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A varve is an annual layer of sediment or sedimentary rock.

The word 'varve' derives from the Swedish word varv whose meanings and connotations include 'revolution', 'in layers', and 'circle'. The term first appeared as Hvarfig lera (varved clay) on the first map produced by the Geological Survey of Sweden in 1862. Initially, "varve" referred the separate components of annual layers in glacial lake sediments, but at the 1910 Geological Congress, the Swedish geologist Gerard De Geer (1858–1943) proposed a new formal definition, where varve means the whole of any annual sedimentary layer. More recently introduced terms such as 'annually laminated' are synonymous with varve.

Of the many rhythmites in the geological record, varves are one of the most important and illuminating in studies of past climate change. Varves are amongst the smallest-scale events recognised in stratigraphy.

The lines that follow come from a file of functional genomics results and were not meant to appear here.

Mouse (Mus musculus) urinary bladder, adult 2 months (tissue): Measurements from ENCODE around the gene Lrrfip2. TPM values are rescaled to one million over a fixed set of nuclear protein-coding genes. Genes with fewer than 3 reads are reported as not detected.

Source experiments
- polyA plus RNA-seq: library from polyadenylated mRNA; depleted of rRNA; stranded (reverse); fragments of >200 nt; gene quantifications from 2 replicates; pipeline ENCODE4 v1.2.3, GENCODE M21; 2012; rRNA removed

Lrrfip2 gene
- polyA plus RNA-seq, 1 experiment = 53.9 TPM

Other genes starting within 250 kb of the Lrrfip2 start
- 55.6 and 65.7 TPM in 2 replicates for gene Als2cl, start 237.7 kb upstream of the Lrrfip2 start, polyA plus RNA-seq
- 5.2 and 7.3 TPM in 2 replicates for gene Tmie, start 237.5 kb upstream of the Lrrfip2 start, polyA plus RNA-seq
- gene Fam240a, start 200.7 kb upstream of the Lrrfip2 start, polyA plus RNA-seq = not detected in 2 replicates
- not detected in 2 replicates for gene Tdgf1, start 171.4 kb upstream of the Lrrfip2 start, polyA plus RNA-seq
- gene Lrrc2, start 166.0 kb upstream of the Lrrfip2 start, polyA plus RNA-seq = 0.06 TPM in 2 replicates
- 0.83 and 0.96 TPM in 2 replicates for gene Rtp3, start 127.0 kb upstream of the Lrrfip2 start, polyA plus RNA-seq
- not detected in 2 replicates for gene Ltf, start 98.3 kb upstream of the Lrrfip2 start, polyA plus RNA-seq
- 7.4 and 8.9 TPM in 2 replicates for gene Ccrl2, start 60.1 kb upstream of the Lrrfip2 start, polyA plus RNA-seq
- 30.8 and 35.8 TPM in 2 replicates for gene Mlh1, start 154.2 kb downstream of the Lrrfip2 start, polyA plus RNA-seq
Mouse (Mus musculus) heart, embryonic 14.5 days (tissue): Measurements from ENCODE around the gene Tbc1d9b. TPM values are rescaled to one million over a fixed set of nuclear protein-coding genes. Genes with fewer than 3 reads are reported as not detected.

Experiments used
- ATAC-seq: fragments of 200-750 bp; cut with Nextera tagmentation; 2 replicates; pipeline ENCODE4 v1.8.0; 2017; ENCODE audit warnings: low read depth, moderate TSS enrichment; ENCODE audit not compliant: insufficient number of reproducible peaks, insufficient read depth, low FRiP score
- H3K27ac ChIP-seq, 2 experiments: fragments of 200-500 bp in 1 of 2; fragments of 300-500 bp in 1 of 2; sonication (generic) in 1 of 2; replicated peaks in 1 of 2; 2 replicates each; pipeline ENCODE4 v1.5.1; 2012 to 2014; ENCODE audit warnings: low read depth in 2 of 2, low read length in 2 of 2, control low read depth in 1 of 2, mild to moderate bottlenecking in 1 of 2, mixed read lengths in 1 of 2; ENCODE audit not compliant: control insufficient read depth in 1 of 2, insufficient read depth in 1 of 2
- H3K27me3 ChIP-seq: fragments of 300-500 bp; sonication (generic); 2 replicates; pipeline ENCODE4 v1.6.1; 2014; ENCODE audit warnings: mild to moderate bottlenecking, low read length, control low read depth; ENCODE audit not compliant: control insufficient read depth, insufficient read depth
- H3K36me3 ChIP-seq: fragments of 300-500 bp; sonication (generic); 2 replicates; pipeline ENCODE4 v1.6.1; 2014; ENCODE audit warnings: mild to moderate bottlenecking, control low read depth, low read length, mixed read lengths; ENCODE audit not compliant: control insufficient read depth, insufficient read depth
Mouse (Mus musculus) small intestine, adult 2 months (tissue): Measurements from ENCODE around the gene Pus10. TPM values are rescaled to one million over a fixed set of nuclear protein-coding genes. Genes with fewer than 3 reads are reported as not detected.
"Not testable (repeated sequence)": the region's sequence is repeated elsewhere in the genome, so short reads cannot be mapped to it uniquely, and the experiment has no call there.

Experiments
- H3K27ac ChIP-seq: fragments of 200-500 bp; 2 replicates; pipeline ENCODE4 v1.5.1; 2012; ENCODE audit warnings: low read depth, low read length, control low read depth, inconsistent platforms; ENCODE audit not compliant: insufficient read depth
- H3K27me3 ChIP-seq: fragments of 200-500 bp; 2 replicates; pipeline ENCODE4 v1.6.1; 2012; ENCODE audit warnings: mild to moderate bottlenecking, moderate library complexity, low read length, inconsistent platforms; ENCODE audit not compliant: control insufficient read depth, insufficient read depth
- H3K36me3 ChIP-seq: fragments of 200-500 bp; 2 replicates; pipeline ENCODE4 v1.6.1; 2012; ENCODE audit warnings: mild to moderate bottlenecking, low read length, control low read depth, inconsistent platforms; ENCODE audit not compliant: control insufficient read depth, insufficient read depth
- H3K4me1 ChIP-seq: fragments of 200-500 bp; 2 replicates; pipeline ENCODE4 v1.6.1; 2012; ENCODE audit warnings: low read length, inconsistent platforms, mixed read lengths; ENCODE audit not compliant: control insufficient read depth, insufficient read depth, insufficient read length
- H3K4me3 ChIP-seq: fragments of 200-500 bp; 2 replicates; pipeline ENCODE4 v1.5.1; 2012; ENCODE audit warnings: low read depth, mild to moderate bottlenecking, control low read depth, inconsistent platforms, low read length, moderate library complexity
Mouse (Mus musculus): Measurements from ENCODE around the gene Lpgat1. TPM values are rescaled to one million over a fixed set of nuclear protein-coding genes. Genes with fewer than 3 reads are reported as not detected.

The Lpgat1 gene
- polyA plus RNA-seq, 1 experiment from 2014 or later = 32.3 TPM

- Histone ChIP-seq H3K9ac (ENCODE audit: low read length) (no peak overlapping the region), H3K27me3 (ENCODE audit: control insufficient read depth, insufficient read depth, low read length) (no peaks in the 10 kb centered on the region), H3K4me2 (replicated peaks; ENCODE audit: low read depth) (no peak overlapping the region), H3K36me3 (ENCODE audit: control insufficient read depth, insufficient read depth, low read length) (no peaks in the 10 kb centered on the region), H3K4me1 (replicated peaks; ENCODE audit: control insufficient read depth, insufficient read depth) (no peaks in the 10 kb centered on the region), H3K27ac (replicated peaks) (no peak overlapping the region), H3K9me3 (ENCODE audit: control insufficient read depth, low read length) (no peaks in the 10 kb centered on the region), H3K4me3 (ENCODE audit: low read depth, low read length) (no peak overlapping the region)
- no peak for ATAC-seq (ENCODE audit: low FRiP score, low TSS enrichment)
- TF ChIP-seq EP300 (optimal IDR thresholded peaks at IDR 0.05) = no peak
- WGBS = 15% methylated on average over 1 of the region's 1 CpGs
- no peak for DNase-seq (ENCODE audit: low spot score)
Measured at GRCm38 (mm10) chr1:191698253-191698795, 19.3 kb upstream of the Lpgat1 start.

An annual layer can be highly visible because the particles washed into the layer in the spring when there is greater flow strength are much coarser than those deposited later in the year. This forms a pair of layers—one coarse and one fine—for each annual cycle. Varves form only in fresh or brackish water, because the high levels of salt in normal sea water coagulate the clay into coarse grains. Since the saline waters leave coarse particles all year, it is nearly impossible to distinguish the individual layers in salt waters. Indeed, clay flocculation occurs at high ionic strength due to the collapse of the clay electrical double layer (EDL), which decreases the electrostatic repulsion between negatively charged clay particles.

Douglas Harper's Etymology Dictionary


"annual deposit of silt in a lake bed," 1912, from Swedish varv "turn, layer," related to Old Norse hverfa, Old English hwerfan "to turn round" (see wharf).



n. (context geology English) An annual layer of sediment or sedimentary rock.

Usage examples of "varve".

Doubtless in the long run, archeologists could restore the continuity by means of varves or dendrochronology, but it would save a lot of work if someone merely kept the tradition.